Developed in 1956, the Kelly Criterion is an accurate formula given by John Larry Kelly. It is a position sizing approach that defines the percentage of capital to bet. It is suitable for long-term trading.

A = (% Success / Loss Rate in Stop Loss) – ((1 -% Success) / Profit Rate in Take Profit)

Using the previous example, the characteristics would be:

Stack size: $ 5,000

Amount invested: $ 1,150

% success: 60%

Entry price: $ 11,500

Stop Loss: $ 10,500

Loss rate: 1.10

Take profits: $ 13,000

Our result would be:

A = (0.6 / 1.10) – ((1 – 0.06) / 1.13) = 0.19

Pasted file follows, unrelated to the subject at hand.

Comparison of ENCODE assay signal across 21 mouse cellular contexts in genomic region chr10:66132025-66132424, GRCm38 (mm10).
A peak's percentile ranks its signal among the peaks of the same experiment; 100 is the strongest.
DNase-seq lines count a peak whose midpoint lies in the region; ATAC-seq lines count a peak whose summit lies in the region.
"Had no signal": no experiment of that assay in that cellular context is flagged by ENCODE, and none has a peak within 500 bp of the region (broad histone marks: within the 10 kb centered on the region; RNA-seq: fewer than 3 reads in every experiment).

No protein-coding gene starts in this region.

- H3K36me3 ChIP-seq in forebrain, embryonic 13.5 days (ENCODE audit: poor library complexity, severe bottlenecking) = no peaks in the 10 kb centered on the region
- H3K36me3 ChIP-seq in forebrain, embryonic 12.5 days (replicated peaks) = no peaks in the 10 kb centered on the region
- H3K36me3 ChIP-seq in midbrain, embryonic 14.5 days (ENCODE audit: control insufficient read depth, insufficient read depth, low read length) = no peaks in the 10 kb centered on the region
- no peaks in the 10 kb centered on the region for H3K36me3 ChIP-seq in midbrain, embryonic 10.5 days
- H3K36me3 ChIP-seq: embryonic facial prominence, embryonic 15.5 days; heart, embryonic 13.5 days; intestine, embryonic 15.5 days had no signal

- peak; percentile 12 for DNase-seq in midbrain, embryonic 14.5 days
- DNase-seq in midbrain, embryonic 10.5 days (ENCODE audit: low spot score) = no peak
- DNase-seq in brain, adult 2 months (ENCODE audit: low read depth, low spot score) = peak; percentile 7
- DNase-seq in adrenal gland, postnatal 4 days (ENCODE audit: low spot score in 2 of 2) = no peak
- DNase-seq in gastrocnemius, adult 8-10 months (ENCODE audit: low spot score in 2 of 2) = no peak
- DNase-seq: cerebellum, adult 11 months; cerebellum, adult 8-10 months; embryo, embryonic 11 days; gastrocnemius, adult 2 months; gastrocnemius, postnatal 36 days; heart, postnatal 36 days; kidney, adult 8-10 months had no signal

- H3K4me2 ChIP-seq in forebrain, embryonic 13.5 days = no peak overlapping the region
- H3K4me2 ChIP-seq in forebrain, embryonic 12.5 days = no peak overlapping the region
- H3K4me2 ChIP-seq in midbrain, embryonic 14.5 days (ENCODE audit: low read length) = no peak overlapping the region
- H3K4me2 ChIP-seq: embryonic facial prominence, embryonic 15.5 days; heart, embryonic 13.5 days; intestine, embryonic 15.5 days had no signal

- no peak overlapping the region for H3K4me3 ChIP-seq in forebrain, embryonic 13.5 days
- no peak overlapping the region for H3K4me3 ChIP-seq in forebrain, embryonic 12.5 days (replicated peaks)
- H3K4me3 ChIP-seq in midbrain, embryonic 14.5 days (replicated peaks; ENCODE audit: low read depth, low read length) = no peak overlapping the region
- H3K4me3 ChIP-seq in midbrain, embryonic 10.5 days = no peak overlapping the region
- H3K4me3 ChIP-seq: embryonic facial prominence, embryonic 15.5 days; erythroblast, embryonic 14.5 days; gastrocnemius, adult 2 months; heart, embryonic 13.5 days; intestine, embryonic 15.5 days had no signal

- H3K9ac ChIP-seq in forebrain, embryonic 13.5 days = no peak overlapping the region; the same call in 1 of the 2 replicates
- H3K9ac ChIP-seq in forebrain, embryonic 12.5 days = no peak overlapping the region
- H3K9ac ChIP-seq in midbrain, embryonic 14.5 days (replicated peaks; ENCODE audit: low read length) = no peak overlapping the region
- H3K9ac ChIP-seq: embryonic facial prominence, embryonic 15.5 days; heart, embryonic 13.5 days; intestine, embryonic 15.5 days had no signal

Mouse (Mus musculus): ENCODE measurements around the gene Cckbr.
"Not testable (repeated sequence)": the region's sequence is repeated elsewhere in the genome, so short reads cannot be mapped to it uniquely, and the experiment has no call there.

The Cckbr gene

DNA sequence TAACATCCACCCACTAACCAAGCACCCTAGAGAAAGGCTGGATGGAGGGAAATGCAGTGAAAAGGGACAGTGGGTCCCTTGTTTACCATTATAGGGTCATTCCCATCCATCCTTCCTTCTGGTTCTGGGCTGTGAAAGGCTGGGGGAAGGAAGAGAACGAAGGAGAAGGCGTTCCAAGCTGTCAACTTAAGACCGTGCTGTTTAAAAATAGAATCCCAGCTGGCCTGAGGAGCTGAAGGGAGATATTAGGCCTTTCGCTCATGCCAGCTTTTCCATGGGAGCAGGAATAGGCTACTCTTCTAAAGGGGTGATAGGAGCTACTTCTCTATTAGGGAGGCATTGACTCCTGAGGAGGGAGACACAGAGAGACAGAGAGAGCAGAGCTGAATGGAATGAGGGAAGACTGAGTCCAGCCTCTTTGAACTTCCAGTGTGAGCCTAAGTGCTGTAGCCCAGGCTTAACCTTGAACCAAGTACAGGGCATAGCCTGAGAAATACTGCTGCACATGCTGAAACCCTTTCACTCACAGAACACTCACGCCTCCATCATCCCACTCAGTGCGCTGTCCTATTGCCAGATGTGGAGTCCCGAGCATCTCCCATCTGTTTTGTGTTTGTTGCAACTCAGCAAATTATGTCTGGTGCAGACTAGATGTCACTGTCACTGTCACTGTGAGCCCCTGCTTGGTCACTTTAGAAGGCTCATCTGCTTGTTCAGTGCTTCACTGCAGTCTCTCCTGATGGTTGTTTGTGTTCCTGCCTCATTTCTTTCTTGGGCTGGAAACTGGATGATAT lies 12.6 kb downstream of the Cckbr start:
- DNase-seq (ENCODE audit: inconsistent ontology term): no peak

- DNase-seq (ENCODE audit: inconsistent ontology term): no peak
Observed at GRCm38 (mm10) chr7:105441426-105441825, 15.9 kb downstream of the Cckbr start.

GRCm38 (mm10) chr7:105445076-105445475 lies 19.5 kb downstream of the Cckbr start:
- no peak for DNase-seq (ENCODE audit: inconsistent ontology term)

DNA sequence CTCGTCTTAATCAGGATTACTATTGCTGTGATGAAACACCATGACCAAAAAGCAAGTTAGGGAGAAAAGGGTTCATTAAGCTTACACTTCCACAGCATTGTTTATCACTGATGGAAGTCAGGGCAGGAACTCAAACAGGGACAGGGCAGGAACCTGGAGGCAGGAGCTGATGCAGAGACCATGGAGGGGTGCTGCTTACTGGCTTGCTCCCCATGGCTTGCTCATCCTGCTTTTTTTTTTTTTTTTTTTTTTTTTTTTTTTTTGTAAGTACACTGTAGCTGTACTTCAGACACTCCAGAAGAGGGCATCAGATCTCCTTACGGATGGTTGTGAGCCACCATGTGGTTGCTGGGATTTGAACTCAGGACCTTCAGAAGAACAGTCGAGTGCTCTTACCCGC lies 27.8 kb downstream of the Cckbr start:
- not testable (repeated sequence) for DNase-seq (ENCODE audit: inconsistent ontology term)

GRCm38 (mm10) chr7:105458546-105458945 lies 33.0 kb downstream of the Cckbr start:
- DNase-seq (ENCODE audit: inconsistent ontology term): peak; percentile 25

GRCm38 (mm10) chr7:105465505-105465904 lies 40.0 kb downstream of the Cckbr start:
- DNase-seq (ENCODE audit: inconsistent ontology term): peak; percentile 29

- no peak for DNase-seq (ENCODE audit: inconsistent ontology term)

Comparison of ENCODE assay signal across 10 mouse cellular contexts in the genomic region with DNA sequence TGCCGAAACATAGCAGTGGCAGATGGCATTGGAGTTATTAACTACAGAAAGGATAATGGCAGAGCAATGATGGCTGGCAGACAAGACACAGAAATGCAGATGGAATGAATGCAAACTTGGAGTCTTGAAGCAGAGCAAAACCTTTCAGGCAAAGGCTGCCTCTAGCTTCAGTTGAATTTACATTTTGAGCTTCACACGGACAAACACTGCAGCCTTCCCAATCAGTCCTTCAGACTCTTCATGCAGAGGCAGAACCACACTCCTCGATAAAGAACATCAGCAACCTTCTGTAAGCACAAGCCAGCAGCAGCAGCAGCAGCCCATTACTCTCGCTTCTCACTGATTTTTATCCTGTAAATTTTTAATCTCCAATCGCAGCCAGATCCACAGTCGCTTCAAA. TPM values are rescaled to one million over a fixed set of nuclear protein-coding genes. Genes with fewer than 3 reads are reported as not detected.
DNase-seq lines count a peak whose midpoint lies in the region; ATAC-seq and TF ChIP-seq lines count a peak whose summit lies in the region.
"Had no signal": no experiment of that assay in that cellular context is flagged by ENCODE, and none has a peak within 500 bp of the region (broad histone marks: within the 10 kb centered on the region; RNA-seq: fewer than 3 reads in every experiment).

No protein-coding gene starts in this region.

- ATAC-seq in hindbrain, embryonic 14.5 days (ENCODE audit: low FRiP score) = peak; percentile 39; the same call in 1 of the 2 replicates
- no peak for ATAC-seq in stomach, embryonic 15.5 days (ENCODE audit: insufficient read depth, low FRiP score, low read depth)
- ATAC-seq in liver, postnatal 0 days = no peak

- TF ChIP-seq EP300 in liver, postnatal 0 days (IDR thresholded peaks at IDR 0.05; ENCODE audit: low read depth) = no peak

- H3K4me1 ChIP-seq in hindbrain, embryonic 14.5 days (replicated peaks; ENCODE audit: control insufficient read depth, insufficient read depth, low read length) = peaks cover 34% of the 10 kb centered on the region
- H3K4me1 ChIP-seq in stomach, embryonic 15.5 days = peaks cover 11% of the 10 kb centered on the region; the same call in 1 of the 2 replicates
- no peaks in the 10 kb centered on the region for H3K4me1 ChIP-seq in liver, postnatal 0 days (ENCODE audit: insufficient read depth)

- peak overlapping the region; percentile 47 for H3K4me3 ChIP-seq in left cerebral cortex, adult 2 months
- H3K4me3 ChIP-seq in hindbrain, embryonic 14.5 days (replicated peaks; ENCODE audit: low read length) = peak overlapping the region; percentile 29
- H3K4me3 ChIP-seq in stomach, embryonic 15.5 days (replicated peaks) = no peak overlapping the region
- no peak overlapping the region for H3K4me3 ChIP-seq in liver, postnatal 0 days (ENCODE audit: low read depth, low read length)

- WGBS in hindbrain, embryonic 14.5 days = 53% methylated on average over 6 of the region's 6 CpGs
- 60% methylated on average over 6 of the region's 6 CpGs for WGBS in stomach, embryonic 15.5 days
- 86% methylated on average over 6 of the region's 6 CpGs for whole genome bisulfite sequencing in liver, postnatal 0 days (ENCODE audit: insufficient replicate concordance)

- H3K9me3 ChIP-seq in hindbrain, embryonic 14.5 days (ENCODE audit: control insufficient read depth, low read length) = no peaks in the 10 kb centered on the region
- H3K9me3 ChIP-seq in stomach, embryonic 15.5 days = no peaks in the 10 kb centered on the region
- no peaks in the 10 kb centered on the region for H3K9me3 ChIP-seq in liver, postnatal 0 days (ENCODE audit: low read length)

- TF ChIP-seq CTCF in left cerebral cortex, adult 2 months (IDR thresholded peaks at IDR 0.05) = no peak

This means that you should not risk more than 19% of the total capital of $ 5,000 to obtain the best possible result in a series of operations.

2. Reward/risk ratio

The risk/reward ratio compares the actual level of risk with the potential returns. In trading, the riskier a position is, the more profitable it can be. Understanding the risk/reward ratio allows you to know when to open a position and when it is not profitable. The reward/risk ratio is calculated as follows:

R = (Target Price – Entry Price) / (Entry Price – Stop Loss)

Taking into account the above:

Entry price: $ 11,500

Stop Loss: $ 10,500

Target price: $ 13,000

Our relationship would be:

R = (13,000 – 11,500) / (11,500 – 10,500) = 1.5 or 1: 1.5

A 1: 1.5 ratio is good. We advise traders not to trade less than 1: 1.

3. Stop Loss + Take Profit